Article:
Once the IBM AT became the defacto standard in 1985, hardware became a commodity. You could buy hardware from anybody and it would run DOS (and later Windows) and all applications. While the other computers still existed, the volume of software being developed for them diminished. Larger volumes of PC-compatible computers drew the developers to that larger market and they abandoned (nearly) all of the alternatives. Apple itself was nearly gone, except Microsoft propped it up for a while to ensure that they could point at Apple and remind people that they were not a monopoly.

    It is not required to have 100% of a market to be a monopoly, only such a large portion of the market that you can dictate to others what they do. Microsoft used unethical tactics to eliminate competitors to MS-DOS, and did the same for Windows. Developers who wanted to sell into the 100 Million plus machine markets were forced to write for a Microsoft OS. Because the other markets were smaller, many orders of magnitude less software were written. Microsoft had attained "critical mass" where they no longer had to make their OS better, because their OS had all the applications. This is self-replicating. A new developer, seeking a profitable product, can write for the Mac, and sell a few million units, if he's incredibly successful, or sell 100 times as many in the Windows market, if he's moderately successful.

    It's this mind-share that makes Microsoft a monopoly and puts the lie to your statement that "People use MS Products because they have freely chosen to". Most consumers, buying a home computer, walk into a store and are sold a Windows machine without ever once being given the opportunity to make a choice. Usually, if they are given a choice, it's something along the lines of "Ok, the software for the Mac is along these 2 rows, the software for Linux you have to download over the Internet, or you can buy any of the thousands of titles we have in the rest of this store if you buy a Windows machine".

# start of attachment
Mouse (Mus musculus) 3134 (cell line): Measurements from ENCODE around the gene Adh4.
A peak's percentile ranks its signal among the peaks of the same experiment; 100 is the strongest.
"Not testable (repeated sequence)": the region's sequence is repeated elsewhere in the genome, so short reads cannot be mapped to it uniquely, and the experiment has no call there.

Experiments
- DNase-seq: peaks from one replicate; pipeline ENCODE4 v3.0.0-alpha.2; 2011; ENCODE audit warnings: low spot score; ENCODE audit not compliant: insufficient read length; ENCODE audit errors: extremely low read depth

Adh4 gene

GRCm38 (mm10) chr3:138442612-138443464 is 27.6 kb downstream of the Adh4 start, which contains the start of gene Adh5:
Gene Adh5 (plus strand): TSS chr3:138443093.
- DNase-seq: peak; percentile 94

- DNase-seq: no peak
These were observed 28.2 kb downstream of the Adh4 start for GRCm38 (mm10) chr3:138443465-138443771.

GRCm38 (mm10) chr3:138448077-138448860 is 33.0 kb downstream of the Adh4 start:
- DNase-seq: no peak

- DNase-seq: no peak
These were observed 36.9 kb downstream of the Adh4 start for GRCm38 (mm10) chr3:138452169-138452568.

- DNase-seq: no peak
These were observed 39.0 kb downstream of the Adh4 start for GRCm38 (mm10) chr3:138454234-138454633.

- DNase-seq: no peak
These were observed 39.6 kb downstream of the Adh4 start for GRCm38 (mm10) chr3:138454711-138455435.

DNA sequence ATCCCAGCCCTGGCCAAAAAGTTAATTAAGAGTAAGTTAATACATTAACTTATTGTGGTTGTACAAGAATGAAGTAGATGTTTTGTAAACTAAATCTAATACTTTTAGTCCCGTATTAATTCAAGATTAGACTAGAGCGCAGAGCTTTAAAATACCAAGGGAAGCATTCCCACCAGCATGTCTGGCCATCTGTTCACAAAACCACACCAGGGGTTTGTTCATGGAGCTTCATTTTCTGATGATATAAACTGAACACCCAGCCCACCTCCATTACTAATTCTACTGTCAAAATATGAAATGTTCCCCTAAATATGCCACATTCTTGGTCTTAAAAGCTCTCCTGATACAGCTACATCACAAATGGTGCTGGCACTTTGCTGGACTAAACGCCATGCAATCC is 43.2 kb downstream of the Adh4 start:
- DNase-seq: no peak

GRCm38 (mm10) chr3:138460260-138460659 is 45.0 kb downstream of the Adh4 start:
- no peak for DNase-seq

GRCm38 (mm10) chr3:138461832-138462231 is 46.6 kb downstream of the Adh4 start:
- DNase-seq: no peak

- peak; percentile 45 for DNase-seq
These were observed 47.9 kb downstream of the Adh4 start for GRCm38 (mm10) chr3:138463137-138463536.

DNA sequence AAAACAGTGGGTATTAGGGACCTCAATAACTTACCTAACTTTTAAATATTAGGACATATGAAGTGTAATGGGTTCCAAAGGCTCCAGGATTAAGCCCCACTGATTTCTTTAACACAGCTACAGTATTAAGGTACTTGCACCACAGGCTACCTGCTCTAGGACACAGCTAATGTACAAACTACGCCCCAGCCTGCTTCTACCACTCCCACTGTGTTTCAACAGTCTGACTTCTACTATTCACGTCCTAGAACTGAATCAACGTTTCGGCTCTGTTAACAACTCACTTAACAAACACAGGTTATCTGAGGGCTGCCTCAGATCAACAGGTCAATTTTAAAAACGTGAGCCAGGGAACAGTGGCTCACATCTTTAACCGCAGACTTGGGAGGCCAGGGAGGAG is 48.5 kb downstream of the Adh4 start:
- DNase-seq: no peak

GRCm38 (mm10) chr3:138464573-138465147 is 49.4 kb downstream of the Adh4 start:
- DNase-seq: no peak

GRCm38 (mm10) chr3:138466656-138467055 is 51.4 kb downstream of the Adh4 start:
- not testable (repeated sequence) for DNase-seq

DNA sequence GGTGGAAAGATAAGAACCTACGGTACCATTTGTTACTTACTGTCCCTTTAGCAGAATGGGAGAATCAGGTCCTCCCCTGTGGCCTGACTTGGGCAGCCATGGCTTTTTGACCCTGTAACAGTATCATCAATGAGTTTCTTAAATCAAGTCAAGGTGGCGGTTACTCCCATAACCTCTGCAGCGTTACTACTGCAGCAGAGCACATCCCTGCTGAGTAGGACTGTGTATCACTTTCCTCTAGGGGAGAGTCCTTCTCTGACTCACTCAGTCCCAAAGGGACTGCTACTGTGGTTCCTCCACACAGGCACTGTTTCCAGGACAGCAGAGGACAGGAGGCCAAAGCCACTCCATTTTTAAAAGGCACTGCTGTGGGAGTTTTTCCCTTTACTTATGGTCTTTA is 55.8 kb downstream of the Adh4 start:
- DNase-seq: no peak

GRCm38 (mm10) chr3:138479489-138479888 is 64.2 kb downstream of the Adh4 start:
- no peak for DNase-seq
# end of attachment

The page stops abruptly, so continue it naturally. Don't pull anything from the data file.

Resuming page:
They didn't buy Microsoft because they LIKED Microsoft. They bought it because there is no real choice. I'm writing this on a Windows NT machine (though I'm a UNIX Admin by profession) because my employer insists on Exchange and Outlook for corporate mail. I am being forced to use MS products, despite your claims to the contrary.

    Many software titles that I wish to run, only run on Windows. There is no other platform that will run Everquest, so Verant is forcing me to use an MS product on my home gaming computer.

    Not all of us have the strength of character of Richard Stallman to simply eliminate non-free software from our lives. Functionality that exists, not in any Microsoft product itself, but in an application that only runs on a Microsoft OS force you to make that choice over and over.

    It's those decisions, that add up, over and over, that force people into running Microsoft products (not to mention that until the Anti-trust suit you couldn't BUY a computer from a major vendor without Windows installed, even if you didn't WANT Windows! Dell, Compaq, Gateway, ALL forced customers to pay for Windows. Even now, if you are a corporate customer with a site license for multiple copies of Windows, you have to pay for Windows that comes on the new machine (that you are going to erase) AND you have to pay (in most cases) for the use of the site license (that you'd already paid for).

    Microsoft just recently announced the elimination of Volume Pricing for Windows 95, Windows 98 and Windows ME, beginning early 2001, forcing corporations to buy the more expensive Windows 2000, even if they don't need it.

    Predatory pricing and forced installs DO happen. If you like MS products that's fine, but you can't ignore their anti-competitive behavior.

    Microsoft was in the right place at the right time and made some products that made them successful (Excel rightfully pulled market dominance from Lotus 1-2-3). That doesn't mean that haven't abused their market position, engaged in predatory and anti-competitive tactics.

    I WANT Microsoft to make Excel. I even want them to make Windows. What I don't want them to be able to do is pick a company at random and simply drive them out of business by including that companies technology in their base OS and claiming it can't be removed, so that the company has nobody to sell it's products to (remember when everybody had QEMM, because you needed it? Or how about Norton Utilities to defrag your hard drive? And we don't even want to talk about how they dealt with hard drive compression)!